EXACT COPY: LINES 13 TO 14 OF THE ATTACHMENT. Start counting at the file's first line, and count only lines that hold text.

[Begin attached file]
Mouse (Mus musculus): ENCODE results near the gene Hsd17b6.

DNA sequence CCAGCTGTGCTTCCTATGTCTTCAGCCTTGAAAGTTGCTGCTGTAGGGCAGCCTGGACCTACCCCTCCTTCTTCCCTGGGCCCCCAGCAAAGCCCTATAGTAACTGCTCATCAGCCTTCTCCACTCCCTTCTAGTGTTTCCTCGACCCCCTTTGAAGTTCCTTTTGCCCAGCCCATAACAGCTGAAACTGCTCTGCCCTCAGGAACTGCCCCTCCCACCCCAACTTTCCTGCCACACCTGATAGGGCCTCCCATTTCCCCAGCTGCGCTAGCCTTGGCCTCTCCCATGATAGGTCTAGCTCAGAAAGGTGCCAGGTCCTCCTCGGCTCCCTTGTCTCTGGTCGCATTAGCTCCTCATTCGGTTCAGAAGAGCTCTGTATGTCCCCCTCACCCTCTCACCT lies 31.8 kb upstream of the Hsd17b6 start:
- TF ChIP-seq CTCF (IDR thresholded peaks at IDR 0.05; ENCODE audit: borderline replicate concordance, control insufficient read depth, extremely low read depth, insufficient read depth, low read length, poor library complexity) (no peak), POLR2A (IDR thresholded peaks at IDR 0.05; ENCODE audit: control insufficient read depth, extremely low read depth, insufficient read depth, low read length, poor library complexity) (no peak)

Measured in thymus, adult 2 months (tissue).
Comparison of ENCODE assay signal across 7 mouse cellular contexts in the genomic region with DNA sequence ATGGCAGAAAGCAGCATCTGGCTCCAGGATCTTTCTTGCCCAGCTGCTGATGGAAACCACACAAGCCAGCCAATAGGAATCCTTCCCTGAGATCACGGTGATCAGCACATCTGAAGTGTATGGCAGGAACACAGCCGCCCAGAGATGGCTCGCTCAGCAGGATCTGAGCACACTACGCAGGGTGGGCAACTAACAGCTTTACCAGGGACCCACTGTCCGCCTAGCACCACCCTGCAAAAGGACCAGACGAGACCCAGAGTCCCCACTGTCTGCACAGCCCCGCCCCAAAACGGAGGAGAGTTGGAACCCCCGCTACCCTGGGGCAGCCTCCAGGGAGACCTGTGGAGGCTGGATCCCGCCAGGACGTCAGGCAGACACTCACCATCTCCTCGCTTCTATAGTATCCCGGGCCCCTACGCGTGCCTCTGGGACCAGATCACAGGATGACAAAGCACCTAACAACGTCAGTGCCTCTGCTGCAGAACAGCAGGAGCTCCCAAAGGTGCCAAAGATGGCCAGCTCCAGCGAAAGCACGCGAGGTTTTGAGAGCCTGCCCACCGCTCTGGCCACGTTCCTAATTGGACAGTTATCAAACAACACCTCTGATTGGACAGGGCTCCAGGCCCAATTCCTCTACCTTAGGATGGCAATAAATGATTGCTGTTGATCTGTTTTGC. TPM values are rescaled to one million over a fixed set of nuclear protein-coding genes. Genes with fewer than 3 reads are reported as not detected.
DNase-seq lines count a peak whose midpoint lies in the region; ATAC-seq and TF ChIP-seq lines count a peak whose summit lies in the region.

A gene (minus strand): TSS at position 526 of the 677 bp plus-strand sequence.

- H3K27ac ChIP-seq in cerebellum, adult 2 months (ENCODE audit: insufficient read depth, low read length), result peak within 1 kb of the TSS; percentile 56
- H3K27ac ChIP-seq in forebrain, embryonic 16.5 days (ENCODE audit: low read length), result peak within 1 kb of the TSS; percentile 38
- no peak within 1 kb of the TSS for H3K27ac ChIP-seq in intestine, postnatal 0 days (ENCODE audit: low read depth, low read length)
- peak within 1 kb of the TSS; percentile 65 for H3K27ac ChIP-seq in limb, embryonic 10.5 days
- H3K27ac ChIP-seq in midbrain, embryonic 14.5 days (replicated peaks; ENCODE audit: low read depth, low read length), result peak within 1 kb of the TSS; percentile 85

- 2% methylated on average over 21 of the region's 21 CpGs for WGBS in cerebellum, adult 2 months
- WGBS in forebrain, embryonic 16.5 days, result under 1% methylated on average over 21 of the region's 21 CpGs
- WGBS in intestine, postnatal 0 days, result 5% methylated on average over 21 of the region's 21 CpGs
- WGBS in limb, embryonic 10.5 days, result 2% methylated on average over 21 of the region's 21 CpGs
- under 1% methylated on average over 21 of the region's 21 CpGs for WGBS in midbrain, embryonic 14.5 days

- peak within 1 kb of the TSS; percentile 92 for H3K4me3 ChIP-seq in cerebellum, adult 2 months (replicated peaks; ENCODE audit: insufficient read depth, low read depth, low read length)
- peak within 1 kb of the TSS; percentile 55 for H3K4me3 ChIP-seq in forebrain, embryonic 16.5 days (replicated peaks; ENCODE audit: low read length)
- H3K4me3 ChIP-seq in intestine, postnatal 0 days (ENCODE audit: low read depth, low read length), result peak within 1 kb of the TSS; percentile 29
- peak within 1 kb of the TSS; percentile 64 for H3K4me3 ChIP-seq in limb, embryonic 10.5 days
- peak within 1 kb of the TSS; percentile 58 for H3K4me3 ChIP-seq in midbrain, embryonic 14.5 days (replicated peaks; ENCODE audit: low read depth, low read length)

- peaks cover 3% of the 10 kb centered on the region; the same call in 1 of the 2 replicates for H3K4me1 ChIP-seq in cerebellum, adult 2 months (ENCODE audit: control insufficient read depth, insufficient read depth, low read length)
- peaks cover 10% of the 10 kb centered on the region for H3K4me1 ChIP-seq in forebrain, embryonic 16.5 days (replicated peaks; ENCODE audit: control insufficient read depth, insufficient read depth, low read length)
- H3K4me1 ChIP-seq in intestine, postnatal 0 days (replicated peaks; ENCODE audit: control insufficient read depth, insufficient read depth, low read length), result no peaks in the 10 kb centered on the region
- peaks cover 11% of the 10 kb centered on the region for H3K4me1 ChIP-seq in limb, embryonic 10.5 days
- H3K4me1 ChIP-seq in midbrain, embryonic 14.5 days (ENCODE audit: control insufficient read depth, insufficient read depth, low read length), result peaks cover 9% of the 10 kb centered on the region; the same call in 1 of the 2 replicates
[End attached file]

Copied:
- 2% methylated on average over 21 of the region's 21 CpGs for WGBS in cerebellum, adult 2 months
- WGBS in forebrain, embryonic 16.5 days, result under 1% methylated on average over 21 of the region's 21 CpGs